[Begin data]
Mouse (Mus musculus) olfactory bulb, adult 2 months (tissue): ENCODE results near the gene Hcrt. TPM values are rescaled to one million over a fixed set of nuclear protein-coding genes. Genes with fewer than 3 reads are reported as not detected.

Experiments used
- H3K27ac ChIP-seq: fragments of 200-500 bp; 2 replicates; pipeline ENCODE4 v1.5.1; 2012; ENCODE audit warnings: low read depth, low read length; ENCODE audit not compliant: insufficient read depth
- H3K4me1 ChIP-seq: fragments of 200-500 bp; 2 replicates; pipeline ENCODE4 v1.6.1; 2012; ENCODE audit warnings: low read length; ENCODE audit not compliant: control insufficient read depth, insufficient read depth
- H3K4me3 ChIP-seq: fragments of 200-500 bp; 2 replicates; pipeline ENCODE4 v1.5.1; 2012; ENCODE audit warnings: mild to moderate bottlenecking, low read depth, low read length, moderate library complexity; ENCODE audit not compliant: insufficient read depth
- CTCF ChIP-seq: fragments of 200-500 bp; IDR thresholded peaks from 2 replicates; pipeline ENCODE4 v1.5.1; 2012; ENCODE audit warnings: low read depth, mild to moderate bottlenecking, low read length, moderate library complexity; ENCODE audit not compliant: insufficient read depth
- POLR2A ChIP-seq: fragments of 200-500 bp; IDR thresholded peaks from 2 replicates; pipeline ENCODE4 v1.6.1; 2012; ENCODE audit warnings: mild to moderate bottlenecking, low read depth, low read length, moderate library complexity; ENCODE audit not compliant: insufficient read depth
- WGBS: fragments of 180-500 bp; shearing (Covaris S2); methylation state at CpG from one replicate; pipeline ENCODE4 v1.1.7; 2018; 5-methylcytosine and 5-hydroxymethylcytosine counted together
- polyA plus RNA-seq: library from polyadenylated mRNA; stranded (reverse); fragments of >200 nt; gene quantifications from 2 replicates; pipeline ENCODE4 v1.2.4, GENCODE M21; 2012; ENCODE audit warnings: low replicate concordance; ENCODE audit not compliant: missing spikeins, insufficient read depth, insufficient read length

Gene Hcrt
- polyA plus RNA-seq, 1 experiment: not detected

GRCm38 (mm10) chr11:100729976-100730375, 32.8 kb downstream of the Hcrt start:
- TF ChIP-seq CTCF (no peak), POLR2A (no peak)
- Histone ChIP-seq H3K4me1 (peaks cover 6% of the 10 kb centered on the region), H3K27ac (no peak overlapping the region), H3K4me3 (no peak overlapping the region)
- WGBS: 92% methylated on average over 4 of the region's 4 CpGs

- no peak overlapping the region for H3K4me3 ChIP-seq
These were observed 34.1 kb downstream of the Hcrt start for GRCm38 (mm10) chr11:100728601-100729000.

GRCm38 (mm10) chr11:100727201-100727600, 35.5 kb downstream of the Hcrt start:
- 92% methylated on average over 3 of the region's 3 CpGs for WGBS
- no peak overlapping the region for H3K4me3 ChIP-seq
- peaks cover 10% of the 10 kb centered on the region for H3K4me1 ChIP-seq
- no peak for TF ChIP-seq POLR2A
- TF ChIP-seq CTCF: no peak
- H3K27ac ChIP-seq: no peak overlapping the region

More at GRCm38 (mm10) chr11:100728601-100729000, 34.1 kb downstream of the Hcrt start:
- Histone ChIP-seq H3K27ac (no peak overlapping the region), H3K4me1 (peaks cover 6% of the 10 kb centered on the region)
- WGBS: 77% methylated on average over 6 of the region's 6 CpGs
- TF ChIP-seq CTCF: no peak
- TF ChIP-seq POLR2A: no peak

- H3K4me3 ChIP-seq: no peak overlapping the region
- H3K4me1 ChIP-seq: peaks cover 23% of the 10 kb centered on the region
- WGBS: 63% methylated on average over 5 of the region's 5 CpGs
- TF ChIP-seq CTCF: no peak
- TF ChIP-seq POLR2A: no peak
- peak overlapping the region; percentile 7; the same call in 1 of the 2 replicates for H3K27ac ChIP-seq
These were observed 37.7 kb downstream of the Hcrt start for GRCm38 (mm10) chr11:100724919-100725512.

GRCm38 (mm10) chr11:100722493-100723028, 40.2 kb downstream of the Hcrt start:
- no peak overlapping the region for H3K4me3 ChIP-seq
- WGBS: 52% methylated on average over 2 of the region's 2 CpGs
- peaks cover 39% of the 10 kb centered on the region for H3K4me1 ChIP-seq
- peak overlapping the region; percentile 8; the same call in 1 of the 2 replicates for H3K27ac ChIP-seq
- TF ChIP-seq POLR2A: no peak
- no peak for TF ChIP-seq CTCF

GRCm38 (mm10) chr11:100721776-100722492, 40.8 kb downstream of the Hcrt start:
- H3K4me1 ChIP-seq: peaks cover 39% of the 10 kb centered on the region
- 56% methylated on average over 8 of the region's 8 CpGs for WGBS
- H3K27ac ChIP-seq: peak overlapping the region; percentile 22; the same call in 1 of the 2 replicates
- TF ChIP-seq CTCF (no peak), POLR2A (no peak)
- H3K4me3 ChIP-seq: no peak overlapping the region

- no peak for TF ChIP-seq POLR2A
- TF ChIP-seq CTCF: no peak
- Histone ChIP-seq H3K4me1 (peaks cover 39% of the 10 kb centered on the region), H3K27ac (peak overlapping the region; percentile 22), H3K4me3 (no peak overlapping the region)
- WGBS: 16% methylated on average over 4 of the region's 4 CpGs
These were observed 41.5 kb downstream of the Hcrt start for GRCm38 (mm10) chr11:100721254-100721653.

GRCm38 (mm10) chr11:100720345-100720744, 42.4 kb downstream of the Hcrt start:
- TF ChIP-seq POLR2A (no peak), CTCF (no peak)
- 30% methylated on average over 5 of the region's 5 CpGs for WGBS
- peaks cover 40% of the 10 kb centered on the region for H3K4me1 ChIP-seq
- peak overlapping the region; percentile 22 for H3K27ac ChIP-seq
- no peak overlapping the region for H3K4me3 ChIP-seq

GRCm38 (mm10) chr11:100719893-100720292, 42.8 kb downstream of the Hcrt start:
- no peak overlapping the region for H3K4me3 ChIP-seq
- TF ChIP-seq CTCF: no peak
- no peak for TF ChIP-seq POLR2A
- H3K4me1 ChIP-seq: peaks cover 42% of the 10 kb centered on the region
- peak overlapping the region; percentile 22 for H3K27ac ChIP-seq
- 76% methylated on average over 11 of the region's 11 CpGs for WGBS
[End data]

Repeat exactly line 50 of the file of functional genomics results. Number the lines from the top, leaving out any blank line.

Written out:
- no peak for TF ChIP-seq POLR2A